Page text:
Today I was driving my KIA cee'd 1.0 T-GDI. I was standing on a traffic light and the street was empty. So I decided to have a little fun with my car and accelerate as fast as I can. The car was fully warmed up.

My revs goes up to 8k so I decided to shift at 5k-6k. When I disengaged the clutch fully, I felt some sort of friction like the clutch disc was rubbing against something.

As I remember, this should not be the case. Correct me if I'm wrong but is there a problem with the clutch?

  • Meaning there was still something dragging on the clutch when you had the clutch pedal to the floor? Were you able to shift smoothly or was their grinding? Jul 11, 2017 at 18:52
  • How were you feeling the friction? How were you detecting it? Jul 11, 2017 at 18:55
  • I was able to shift smoothly. I felt the friction through the pedal in my foot.
    – Lotok
    Jul 11, 2017 at 19:12
  • When you say "fully disengaged", you are suggesting with your foot on the pedal with it all the way to the floor? Jul 11, 2017 at 20:57
  • Absolutely correct
    – Lotok
    Jul 11, 2017 at 21:06

1 Answer 1


There can be many reasons for things like this.. But sometimes what you describe can happen if the release bearings internal bearings are worn or slightly oval, especially if you're stamping on the clutch pedal trying to change gear very quickly. What happens is the front face of the release bearing doesn't rotate smoothly like it's supposed to when it hits the clutches cover springs/fingers, so the bearing face actually skids slightly around the clutch cover springs giving a grindy type feel through the pedal.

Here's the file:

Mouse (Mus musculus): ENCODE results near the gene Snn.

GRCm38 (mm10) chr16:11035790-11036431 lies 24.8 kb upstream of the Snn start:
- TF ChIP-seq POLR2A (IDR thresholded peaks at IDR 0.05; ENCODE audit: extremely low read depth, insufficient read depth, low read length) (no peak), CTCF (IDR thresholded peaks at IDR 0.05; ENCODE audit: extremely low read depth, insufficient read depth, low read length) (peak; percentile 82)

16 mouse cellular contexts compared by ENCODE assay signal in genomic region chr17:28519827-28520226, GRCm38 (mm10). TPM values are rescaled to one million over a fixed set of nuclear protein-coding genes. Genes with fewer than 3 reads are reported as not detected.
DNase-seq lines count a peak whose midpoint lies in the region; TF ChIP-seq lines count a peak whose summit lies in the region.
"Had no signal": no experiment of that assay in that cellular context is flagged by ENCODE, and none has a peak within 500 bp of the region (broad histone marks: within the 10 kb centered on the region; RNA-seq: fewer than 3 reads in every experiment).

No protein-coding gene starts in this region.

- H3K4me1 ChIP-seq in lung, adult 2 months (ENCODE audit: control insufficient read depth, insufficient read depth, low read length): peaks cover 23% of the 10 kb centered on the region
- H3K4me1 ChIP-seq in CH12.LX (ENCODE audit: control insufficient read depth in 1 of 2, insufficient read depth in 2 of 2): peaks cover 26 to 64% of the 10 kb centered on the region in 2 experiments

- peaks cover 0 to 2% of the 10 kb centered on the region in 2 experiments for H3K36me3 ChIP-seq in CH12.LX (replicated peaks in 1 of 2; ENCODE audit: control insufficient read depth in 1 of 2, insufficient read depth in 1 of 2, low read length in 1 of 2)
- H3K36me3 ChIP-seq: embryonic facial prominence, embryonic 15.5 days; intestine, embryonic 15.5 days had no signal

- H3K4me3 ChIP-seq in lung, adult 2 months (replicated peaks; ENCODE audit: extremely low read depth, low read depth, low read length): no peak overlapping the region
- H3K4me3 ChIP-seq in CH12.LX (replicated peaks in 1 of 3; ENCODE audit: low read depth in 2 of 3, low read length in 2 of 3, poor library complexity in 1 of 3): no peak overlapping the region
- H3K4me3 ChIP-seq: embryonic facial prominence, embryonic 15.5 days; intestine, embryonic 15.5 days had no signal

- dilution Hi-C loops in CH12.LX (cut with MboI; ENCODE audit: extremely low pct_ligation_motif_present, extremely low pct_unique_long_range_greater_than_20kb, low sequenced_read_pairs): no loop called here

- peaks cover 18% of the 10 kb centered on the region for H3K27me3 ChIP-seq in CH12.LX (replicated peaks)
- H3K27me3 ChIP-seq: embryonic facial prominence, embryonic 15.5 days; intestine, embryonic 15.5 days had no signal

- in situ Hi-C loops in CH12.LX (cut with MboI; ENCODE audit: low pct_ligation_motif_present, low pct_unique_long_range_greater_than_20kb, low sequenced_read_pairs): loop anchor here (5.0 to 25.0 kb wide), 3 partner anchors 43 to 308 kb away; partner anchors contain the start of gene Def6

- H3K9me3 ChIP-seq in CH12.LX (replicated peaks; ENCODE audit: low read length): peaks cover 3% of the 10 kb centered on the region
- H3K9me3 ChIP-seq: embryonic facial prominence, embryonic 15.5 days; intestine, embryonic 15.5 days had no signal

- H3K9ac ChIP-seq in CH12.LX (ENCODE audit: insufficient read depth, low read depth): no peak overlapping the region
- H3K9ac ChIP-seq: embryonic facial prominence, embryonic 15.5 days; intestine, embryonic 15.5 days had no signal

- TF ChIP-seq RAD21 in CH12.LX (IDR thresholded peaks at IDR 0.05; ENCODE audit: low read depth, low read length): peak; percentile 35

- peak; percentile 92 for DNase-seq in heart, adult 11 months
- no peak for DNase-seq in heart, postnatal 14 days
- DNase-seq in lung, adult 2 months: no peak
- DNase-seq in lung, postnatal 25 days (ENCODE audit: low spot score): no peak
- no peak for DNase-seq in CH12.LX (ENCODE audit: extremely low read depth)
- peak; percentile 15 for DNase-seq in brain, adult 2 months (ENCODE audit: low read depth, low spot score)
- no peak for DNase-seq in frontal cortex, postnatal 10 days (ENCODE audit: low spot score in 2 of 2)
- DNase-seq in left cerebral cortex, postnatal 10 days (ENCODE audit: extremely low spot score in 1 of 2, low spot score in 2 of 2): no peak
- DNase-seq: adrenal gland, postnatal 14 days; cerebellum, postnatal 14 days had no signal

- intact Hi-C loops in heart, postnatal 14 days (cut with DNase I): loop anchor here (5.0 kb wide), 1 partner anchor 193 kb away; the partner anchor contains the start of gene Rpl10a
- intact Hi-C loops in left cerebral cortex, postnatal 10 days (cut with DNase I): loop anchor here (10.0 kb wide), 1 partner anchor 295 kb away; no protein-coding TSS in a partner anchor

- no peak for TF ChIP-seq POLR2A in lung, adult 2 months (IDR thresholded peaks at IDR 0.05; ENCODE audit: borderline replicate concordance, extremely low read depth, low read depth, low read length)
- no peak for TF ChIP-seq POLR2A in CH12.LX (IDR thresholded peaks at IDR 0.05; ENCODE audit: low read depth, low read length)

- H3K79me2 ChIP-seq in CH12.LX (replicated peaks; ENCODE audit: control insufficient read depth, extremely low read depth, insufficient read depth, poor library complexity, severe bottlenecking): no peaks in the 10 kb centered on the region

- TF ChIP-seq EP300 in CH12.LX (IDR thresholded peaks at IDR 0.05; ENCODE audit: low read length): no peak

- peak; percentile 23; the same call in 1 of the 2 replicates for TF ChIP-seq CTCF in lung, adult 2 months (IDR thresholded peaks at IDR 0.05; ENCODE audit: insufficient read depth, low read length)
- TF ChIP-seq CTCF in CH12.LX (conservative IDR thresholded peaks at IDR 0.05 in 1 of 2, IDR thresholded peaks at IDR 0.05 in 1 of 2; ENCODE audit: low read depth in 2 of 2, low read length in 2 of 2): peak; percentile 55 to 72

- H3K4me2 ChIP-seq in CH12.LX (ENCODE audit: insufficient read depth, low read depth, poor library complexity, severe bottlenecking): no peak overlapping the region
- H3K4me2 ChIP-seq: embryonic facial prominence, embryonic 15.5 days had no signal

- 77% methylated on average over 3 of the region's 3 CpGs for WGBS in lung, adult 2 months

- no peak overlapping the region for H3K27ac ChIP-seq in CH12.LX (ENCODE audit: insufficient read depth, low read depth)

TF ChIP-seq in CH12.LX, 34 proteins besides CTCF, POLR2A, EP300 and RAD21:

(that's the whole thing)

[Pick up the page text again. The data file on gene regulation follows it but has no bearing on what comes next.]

Also if the spigot bearing is loose or worn, at high RPM's or certain frequencies the clutch pressure plate can vibrate on the input shaft knocking either the clutches machined face or flywheel, or both giving a weird pedal feel.

Engine harmonics can also effect the feel of the clutch pedal at specific engine/clutch/gearbox RPM's causing vibration or changes in pedal feel, which at any other RPM wouldn't be noticed. Sometimes dampers are fitted in the clutch operating mechanisms to help cure these issues.

If the problem persists though It should be checked out further.

  • It's a pretty new car and I've driven only about 3000km. Mostly I'm standing in a stop and go traffic to work and sometimes on weekends I drive some mountain roads (REV match on downshifts ;D). So I don't know if there should be this much of wear. But your last point seems reasonable cause it's a 1l 3 cylinder and there is more vibration on those types of engine.
    – Lotok
    Jul 12, 2017 at 6:18
  • And I don't feel any thing between 1k and 4.5k RPM's.
    – Lotok
    Jul 12, 2017 at 6:26
  • Clutches can get rather hot in stop/go traffic, this does of course depend a lot on RPMs used to get going each time.. But if you can set off with almost only tickover RPMs each time the clutch will be fine. High revs & fast launches though will and do take their toll on clutches, so the less it happens the longer it will be trouble free.
    – Orb
    Jul 12, 2017 at 6:31
  • Of course I don't do that in traffic. I rev max 2k in traffic just to drive better off.
    – Lotok
    Jul 12, 2017 at 6:39

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